"The sacrament of marriage includes the blessing of God's providence. Within the ornate language of the liturgy of matrimony shines a deep longing that God will strengthen the ties that bind the couple to one another and bring them peace. Perhaps what we are all longing for when we watch this beautiful spectacle is to remember God's blessing on our own lives, to help reconcile our own relationships and bring peace to our fractured world."
One needn't believe in such a God to take a lesson from Raushenbush's words. The royal wedding just may serve as an unconscious reminder that life goes on. Acknowledge our strength now. Life is not a hurdle, but an invitation to cross the finish line into a new beginning - motivation to tie together our loose ends in the same way William and Kate tie their lives together now.

Perhaps I and all of my female sisters out there have just developed a princess complex better left unexplored. Or maybe there really is something greater going on beneath the gossip and glamour of a new princess being introduced to the world.
Rest in Peace, Di

Sunday, April 17, 2011

"Walk a Mile in Her Shoes" Westminster - Then Take Them Off and Call it a Day

While the debate over abortion and the relentlessly false vilification of Planned Parenthood rattled the nation to the point of seemingly imminent government collapse, my little corner of the world here at McDaniel College took a morsel of time out of the monotonous daily grind of campus life to "Walk a Mile in Her Shoes" - the "international men's march to stop rape, sexual assault and gender violence."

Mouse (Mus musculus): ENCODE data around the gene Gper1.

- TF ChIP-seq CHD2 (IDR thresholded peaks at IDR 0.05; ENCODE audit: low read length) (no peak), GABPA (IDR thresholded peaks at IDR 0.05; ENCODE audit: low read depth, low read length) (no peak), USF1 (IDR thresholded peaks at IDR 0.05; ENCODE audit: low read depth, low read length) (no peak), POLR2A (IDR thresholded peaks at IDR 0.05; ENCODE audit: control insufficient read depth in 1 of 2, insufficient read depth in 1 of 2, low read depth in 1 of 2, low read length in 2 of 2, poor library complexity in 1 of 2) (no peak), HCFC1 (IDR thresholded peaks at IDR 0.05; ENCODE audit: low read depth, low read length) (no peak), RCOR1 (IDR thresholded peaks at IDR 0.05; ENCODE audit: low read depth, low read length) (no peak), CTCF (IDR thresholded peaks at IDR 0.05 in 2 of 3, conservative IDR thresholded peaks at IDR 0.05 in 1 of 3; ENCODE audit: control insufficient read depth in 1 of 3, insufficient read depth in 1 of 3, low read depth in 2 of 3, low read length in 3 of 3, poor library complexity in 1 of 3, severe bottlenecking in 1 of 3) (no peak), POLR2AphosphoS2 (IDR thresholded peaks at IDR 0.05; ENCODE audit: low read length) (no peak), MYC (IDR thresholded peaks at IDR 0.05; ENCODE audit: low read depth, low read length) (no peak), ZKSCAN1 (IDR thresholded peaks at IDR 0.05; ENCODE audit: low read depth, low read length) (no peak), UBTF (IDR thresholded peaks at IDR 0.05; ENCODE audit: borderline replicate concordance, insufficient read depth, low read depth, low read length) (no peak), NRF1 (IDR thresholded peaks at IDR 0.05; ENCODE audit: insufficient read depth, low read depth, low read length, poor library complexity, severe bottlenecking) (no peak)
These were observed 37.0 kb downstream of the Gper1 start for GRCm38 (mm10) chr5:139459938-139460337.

Presented by the Rape Crisis Intervention Service of Carroll County, fliers handed out to the surrounding community read the following:
"Each year, an ever-increasing number of men, women and their families are joining Walk a Mile in Her Shoes . . . Walk a Mile in Her Shoes is a fun opportunity for men to educate the community about a very serious subject and to rally the community to take action to prevent sexual violence." 
"There is an old saying: "You can't really understand another persons' experience until you've walked a mile in their shoes." Walk a Mile in Her Shoes asks men to literally walk one mile in women's high-heeled shoes. It's not easy walking in these shoes, but it's fun and it gets the community to talk about something that's really difficult to talk about:  gender relations and sexual violence."
"It's critical to open up communication about sexual violence. While hidden away, it's immune to cure. Unfortunately, it's difficult to get people talking. People unfamiliar with it often don't even want to know it exists. It's ugly. People that have experienced it themselves want to forget about it. How do you get them talking now, so they can prevent it from happening? And after it's happened, how do you get them to talk about it so they can recover?"
"Walk a Mile in Her Shoes provides several opportunities to get people talking. For preventive education, it helps men better understand and appreciate women's experiences, thus changing perspectives, helping improve gender relationships and decreasing the potential for violence. For healing, it informs the community that services are available for recovery. It demonstrates that men are willing and able to be courageous partners with women in making the world a safer place."